Jim Stergios and Charles Chieppo of the Pioneer Institute say New Bedford pols are failing kids in their community by opposing the expansion of a charter school. (CommonWealth)


The MBTA and Keolis decide it doesn’t make sense to proceed with a plan to install fare gates at the busiest commuter rail stations. Instead, the transit agency will wait for a new fare system to be installed. (Boston Globe)

A Daily Item editorial applauds the decision to ban Ant and Lime bikes in Lynn but suggests starting over with a new go-slow approach in the spring.


Craig S. Altemose, the executive director of 350 Mass Action, laments how state politicians (House Speaker Robert DeLeo and Gov. Charlie Baker) aren’t taking climate change as seriously as they should and warns that the electorate is waking up to the problem and in some instances taking decisive action. (CommonWealth)

A state study has determined Dartmouth officials must lower nitrogen levels in the town’s rivers, which damages the area’s ecosystem and contributes to pollution in Buzzards Bay. (Standard-Times)

A group of Shrewsbury students are making a push to get the town to ban the use of styrofoam containers by food establishments. (Telegram & Gazette)


Boston finally seems to be inching forward on the recreational marijuana front, with city officials saying they will soon issue some local permits to pot sellers. (Boston Globe)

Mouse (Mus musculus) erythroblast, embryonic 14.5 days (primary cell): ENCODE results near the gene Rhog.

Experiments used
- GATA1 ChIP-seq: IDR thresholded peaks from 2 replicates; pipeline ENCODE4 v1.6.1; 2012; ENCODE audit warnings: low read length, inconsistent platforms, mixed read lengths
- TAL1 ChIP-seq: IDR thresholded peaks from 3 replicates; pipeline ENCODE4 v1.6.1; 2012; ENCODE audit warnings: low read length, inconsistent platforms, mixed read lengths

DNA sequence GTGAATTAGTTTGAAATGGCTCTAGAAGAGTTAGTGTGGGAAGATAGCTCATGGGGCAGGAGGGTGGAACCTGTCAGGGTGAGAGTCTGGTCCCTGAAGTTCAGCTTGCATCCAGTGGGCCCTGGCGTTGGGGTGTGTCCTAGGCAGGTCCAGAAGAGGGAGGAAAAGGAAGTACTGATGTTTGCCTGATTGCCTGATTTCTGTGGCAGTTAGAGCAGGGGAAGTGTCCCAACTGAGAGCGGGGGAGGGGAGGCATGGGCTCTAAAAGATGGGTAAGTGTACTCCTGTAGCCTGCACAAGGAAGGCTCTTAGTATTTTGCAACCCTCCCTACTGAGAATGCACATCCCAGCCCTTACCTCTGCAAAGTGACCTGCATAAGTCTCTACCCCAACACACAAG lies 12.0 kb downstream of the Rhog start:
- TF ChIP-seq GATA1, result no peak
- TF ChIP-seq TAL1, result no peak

The Boston Globe Spotlight Team reported on the quality of justice dispensed at hearings held by clerk magistrates, which the report dubs secret courts.

Through mid-September, 111 State Police troopers had retired, an unusually high number. The most departures in the last decade was 125 in 2008. (Boston Globe)

A prostitution sting in Springfield snared an alleged john who police say offered food stamps in exchange for sex. (Boston Herald)

In the wake of the murder of a Marshfield woman allegedly by her ex-spouse, the Patriot Ledger examined domestic violence statistics and found that nearly half of women homicide victims are killed by a current or former husband or boyfriend, a rate that has not gone down despite decades of trying to bring awareness to the issue.